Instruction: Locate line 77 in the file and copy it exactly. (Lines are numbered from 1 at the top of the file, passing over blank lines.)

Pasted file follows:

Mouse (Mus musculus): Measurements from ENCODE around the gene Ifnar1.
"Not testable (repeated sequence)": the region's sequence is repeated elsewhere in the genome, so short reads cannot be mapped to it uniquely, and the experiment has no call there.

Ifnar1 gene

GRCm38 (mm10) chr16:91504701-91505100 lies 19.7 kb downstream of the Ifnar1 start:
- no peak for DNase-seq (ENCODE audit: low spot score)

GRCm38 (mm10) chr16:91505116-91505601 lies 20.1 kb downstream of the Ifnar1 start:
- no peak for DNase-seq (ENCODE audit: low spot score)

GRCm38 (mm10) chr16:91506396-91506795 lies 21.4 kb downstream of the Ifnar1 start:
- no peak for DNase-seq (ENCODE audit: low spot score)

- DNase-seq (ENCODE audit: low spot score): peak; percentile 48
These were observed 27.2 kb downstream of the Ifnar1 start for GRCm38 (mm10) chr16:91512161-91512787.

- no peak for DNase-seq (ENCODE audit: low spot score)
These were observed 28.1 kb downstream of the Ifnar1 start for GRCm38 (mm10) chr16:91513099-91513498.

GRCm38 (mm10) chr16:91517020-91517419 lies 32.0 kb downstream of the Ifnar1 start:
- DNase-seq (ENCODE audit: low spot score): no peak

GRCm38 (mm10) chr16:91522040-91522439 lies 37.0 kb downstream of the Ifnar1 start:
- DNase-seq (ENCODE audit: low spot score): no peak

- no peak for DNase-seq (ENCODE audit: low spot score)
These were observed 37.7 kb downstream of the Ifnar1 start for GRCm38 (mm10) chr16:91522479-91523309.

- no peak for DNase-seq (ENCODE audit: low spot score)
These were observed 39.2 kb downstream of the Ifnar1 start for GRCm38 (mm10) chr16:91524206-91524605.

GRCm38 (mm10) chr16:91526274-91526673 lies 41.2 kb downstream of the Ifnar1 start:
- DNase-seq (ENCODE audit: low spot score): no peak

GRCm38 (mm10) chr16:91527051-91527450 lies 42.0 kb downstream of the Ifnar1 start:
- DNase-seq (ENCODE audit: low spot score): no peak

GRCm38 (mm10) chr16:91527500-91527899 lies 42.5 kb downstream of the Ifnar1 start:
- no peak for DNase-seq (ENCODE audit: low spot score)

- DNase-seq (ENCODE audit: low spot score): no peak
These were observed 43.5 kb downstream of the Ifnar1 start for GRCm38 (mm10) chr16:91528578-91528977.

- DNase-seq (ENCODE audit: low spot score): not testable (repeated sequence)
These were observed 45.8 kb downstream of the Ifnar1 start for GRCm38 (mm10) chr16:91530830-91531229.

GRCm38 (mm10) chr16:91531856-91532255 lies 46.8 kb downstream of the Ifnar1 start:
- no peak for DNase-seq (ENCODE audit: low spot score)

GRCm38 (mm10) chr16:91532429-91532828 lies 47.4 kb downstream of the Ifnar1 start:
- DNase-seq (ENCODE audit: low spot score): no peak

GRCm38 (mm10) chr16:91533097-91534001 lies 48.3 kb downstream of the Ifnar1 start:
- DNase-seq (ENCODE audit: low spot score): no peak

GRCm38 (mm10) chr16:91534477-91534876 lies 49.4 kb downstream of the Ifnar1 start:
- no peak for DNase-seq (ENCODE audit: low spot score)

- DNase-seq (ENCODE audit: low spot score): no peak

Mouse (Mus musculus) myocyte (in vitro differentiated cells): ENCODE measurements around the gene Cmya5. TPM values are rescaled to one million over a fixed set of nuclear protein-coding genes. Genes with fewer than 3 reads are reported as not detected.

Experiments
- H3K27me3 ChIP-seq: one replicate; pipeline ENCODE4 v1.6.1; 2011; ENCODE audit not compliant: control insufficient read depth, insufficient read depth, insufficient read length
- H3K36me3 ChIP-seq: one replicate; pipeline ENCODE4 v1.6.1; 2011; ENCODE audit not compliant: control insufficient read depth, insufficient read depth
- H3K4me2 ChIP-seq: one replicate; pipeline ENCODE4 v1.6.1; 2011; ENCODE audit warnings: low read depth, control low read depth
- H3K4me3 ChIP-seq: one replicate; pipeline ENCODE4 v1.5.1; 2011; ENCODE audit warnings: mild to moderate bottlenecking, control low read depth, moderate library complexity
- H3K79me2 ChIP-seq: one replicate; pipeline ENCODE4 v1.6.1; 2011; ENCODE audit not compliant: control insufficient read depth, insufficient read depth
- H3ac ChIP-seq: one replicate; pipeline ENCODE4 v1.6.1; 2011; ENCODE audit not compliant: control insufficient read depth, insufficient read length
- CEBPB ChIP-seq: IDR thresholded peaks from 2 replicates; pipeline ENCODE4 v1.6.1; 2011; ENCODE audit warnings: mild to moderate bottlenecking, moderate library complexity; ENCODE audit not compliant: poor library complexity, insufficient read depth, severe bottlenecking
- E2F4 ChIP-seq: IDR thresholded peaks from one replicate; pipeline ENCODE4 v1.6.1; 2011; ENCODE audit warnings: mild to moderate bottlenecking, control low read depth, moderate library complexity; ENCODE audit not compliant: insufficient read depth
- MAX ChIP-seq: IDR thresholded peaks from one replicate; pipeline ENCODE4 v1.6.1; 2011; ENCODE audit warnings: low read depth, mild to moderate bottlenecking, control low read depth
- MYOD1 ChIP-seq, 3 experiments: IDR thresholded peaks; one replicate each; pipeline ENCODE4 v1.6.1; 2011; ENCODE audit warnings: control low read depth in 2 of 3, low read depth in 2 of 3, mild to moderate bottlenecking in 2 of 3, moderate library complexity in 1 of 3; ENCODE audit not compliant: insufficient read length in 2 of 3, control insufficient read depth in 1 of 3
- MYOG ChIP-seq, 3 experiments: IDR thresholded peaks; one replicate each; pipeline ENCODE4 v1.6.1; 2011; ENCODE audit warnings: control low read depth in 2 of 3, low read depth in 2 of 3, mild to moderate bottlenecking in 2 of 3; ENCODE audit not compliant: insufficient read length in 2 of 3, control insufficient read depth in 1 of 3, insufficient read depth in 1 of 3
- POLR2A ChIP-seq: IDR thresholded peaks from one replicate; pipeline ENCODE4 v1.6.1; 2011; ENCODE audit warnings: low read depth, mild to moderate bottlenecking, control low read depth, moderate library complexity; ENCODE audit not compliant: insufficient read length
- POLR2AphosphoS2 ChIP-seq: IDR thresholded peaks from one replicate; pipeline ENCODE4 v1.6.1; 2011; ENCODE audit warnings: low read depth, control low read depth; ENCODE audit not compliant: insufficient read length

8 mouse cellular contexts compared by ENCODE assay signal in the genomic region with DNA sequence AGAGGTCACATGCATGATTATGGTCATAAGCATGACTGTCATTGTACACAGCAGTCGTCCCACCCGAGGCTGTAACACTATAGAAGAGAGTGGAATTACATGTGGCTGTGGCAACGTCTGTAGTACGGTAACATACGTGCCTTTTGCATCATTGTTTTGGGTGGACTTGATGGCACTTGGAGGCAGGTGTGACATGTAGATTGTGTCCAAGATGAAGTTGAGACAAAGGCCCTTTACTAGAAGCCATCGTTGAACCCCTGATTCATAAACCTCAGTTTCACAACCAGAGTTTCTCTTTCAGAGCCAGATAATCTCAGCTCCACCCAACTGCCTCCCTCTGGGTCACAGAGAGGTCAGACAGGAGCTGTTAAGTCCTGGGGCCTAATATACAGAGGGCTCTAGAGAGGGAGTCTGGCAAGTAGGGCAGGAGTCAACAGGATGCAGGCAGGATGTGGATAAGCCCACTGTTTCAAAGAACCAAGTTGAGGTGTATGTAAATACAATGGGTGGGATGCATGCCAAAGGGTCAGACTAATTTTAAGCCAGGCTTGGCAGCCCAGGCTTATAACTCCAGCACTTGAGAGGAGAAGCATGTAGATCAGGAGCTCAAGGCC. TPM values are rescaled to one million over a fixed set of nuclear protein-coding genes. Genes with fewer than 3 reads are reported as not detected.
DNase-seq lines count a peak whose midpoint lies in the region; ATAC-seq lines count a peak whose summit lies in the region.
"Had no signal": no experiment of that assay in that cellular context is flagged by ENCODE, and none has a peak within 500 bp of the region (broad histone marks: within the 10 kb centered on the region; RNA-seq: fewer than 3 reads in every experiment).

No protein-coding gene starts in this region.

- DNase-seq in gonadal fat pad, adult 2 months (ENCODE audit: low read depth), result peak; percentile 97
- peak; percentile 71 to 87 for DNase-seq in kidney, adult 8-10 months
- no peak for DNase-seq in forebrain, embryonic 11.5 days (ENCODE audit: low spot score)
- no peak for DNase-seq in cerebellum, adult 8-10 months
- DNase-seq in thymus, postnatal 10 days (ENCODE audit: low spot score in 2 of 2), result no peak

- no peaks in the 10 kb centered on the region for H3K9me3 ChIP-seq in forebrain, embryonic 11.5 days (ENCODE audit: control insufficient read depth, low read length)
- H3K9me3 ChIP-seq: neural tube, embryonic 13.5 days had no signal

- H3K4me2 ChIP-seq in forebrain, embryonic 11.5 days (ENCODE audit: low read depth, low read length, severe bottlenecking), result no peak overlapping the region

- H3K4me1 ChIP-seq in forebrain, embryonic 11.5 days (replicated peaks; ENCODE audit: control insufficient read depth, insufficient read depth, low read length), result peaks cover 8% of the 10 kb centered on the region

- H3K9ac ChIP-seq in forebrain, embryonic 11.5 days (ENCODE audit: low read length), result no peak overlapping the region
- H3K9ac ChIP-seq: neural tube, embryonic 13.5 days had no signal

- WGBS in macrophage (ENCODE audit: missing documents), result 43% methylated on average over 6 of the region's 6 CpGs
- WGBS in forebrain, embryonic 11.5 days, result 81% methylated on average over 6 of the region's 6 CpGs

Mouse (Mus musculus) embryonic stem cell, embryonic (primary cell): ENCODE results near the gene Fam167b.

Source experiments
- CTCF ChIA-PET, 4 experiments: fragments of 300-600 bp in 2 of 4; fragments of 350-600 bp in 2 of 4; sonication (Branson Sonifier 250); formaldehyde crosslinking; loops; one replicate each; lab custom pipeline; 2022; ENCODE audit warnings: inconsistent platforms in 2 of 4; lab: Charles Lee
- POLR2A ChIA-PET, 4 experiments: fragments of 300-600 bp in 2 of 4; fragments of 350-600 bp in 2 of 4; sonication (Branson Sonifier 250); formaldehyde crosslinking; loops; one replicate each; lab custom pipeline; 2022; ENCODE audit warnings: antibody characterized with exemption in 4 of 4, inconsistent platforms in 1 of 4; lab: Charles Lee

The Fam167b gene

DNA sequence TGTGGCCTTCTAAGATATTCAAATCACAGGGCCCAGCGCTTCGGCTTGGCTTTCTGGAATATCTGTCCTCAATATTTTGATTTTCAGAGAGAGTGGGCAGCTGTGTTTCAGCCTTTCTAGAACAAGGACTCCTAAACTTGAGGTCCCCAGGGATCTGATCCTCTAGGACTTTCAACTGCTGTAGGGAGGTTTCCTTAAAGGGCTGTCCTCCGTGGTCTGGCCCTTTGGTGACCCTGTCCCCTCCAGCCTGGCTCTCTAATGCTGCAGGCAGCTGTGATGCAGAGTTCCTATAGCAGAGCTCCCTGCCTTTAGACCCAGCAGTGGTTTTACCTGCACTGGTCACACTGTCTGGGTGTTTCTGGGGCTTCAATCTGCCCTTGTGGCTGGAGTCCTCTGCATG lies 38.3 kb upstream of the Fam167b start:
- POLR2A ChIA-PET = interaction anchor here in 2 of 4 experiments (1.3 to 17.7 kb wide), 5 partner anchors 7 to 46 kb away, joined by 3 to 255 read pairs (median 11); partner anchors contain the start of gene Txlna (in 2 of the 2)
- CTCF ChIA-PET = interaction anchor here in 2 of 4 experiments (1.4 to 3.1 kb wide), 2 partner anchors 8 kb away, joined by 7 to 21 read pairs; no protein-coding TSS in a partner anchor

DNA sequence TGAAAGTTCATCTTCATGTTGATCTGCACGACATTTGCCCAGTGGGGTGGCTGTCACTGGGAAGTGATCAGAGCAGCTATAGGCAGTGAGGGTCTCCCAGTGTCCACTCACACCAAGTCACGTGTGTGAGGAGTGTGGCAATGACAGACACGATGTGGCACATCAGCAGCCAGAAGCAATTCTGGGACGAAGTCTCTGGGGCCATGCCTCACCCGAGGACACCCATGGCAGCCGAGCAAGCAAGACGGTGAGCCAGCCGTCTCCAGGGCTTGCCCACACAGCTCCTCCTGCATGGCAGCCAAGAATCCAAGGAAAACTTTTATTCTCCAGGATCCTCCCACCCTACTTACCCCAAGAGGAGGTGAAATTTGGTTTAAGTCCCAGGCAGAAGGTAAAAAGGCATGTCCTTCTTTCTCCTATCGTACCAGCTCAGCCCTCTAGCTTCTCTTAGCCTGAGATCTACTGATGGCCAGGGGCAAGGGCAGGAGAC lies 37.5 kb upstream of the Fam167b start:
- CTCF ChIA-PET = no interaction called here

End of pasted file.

The Fam167b gene